This summer has felt both interminably drawn-out and excruciatingly short. Some weeks breeze past, while others drag on. I can’t seem to figure out my pace – should we camp every weekend, do we need a break when it feels like we’ve done nothing? Ah, the beautiful combination of energetic activity and depressed malaise that has blossomed amid this pandemic. Though I continually remember how fortunate we are to live near so much national forest land, I find myself desperate to take the little city trips that we love too.
Anyhow, in mid-July, we decided to venture up to the Payette National Forest outside of McCall for a short getaway – two hikes and a night of camping. We’ve visited McCall a few times pre-pandemic, so we have some sense of the town. Located at the head of the Long Valley, it sits along the wooded shores of Payette Lake. Long a quick getaway for Treasure Valley residents, McCall is a more down-home resort town than Sun Valley. It feels more accessible without (as many) luxury mansions reminding you on your way to the trailhead that you don’t in fact have it all, and you probably never will. (We still really love Sun Valley!)
Instead of leaving after my work day on Friday, we decided to drive up on Saturday morning. We’d have plenty of time to scope out a dispersed site and get in a solid day hike. The two-lane highway winds along the Payette River from Horseshoe Bend until just after Smith’s Ferry, and then enters the broad Long Valley, passing through smaller resort towns like Cascade and Donnelly before arriving in McCall. It’s a shorter distance than Sun Valley, but with the serpentine route the road follows along the river, it takes nearly the same amount of time. The Payette National Forest encompasses 2.3 million acres, and prior to this trip, we had only completed one hike in its environs, a beautiful fall hike to Boulder Lake when the larches were aflame with color. For this trip, we heeded the recommendation of a colleague of mine to check out the forest just east of McCall off Lick Creek Road where there are several great alpine lake hikes and fewer people.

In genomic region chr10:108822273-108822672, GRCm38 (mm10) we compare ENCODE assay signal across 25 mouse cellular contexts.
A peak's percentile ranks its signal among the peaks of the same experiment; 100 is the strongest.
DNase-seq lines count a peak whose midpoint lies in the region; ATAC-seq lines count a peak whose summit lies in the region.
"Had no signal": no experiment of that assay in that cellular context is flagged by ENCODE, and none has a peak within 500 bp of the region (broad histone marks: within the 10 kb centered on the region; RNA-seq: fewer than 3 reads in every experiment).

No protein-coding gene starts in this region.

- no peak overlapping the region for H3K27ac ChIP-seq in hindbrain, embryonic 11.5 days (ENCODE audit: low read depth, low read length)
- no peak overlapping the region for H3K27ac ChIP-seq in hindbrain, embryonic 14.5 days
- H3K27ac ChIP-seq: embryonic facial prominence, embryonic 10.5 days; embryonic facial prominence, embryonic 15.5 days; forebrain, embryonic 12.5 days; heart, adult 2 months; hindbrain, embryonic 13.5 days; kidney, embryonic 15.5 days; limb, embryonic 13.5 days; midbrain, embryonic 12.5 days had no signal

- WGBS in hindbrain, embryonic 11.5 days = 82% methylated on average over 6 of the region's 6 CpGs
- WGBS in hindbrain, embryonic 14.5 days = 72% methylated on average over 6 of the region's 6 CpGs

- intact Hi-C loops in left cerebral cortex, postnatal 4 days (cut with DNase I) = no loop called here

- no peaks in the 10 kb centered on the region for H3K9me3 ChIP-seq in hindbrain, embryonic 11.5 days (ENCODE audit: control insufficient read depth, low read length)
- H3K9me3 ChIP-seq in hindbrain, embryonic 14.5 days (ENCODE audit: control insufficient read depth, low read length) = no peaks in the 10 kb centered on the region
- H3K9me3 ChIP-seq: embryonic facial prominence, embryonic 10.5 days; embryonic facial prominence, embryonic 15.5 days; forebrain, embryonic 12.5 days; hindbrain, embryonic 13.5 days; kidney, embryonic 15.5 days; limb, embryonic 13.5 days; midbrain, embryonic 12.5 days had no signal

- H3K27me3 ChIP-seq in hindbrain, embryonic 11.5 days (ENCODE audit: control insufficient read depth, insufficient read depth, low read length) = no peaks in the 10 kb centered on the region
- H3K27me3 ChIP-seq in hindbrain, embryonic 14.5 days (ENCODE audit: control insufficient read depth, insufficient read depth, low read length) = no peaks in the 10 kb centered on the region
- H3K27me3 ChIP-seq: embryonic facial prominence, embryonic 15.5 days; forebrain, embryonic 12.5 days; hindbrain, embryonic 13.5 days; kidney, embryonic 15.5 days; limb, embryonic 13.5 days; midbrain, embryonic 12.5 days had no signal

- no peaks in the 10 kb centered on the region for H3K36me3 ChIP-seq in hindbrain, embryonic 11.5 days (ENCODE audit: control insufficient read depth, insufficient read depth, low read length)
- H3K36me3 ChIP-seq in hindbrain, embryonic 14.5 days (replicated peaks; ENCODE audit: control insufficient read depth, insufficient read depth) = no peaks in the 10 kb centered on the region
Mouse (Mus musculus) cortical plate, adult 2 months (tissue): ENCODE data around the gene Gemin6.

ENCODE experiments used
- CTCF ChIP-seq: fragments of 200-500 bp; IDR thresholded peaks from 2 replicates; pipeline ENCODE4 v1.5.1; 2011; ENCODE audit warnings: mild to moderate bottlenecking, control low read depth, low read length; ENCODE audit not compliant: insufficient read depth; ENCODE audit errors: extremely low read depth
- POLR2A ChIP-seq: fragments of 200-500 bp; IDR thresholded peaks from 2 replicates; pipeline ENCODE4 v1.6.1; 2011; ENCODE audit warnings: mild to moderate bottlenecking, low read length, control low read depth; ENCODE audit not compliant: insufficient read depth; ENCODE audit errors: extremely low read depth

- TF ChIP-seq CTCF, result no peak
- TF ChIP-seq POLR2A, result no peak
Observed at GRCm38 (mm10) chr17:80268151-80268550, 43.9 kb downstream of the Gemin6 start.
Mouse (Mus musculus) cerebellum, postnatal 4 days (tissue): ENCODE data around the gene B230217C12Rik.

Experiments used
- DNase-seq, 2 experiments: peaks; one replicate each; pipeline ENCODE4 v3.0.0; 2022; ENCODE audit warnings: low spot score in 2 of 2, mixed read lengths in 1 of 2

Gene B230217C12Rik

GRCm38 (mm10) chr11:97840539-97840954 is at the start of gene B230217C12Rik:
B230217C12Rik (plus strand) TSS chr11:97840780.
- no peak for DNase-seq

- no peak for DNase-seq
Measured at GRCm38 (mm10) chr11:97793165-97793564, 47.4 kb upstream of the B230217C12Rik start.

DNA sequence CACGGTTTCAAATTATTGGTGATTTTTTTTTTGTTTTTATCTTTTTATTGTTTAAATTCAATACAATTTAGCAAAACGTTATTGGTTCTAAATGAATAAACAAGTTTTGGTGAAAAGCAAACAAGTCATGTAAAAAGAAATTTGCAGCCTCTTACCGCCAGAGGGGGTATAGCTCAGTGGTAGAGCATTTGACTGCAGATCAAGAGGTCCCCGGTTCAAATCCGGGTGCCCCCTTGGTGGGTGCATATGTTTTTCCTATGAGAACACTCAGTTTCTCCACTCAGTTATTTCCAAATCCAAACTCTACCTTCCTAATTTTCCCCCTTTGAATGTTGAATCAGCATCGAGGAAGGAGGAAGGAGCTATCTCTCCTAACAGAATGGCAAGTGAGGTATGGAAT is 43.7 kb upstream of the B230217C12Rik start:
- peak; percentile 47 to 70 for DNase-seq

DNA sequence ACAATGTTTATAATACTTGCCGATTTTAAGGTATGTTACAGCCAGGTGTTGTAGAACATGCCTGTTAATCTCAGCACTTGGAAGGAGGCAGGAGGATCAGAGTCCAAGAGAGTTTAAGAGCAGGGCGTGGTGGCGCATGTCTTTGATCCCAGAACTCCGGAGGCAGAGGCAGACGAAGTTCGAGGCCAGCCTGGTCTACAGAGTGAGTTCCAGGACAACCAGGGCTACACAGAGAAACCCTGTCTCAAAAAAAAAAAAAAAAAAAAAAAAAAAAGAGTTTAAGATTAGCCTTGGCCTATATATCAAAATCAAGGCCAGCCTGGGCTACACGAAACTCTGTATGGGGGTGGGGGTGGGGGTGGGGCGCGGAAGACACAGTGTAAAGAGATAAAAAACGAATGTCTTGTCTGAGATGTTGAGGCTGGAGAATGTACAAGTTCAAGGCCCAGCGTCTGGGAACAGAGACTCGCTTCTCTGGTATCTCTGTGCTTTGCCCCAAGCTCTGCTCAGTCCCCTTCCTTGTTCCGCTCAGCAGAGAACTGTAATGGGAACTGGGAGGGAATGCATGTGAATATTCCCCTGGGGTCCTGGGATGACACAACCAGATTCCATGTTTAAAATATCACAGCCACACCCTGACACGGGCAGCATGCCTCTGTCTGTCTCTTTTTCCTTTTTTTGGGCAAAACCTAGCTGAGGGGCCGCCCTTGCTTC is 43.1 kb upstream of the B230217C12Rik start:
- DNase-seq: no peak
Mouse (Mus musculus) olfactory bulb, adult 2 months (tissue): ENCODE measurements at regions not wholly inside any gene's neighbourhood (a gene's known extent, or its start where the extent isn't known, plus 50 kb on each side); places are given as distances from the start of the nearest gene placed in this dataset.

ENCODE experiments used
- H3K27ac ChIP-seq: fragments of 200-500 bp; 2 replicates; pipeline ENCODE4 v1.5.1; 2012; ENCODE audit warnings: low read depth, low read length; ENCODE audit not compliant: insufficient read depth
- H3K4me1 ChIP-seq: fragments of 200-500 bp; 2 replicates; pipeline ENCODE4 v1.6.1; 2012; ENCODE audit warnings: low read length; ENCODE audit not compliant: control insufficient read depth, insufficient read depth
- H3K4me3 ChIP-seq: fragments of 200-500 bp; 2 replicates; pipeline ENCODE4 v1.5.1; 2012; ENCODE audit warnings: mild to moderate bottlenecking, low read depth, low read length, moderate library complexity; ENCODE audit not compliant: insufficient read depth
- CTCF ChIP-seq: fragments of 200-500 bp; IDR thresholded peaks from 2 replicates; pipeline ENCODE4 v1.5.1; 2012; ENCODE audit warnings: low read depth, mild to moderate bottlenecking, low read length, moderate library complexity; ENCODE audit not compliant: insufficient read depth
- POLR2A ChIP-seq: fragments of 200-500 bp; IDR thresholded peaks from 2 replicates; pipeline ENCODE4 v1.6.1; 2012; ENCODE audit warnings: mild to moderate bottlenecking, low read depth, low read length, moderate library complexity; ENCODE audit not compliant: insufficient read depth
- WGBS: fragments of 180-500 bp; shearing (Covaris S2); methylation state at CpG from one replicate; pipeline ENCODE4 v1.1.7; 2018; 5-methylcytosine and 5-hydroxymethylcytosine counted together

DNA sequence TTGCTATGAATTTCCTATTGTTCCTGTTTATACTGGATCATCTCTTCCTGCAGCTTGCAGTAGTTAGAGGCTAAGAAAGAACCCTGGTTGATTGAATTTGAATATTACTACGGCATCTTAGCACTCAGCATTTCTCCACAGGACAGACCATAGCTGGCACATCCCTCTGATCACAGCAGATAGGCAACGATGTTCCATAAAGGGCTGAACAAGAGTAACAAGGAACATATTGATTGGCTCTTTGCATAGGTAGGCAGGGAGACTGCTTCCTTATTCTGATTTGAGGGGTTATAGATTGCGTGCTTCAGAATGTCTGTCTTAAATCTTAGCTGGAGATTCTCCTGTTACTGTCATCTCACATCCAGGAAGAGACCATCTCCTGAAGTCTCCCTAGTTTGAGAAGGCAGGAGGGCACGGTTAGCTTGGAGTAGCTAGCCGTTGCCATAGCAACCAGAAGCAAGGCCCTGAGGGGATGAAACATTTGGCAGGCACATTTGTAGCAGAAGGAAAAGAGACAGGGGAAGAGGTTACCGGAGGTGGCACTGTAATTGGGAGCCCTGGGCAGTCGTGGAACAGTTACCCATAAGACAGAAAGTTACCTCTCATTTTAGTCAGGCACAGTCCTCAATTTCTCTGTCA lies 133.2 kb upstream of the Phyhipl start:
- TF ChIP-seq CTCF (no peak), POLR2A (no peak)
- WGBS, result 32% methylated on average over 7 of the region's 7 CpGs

As we drove away from McCall, the crisp air imbued with pine needles, I was glad we had taken the time to get away even if only for a night. We drove along Lick Creek Rd. scouting dispersed sites and gaining our bearing. I had a few potential hikes from our McCall hiking book in mind and thought it would be best to camp within reach of those trailheads. There were far fewer dispersed sites along the road than I expected, but we were able to snag an open spot not too far from the trailhead for Snowslide Lake. We unpacked the car and set up, then drove back down to the trailhead for a late-afternoon hike.
Typically, I am an early-start evangelist. In recent years, as we’ve tackled some well-known and increasingly popular hikes, we’ve learned that starting early is always best. But this summer, it has been difficult to find that motivation, particularly since we aren’t going to be surrounded by a throng of thrill-seekers in Idaho’s national forests. So, getting a 1pm start on a hike I know we can finish well before sundown doesn’t send waves of anxiety through me like it may have in the past. (Maybe I’ve learned to relax??) We decided to hike up to Snowslide Lake, string up the hammock, hang out a while, let Zach do some fishing, and then head back down to cook up some dinner. The hike itself is short, only 1.7 miles to the lake, but there’s a staggering elevation gain of 1,300 feet over that short distance. Once we forded the creek, there was a brief interlude of dreamy forest stroll, and then the full assault on our thighs began. The pain was accompanied by dramatic views from time to time, as we popped out of the forest every now and then. Tru surprised both of us by bounding up and over rocks, keeping our pace fairly steady.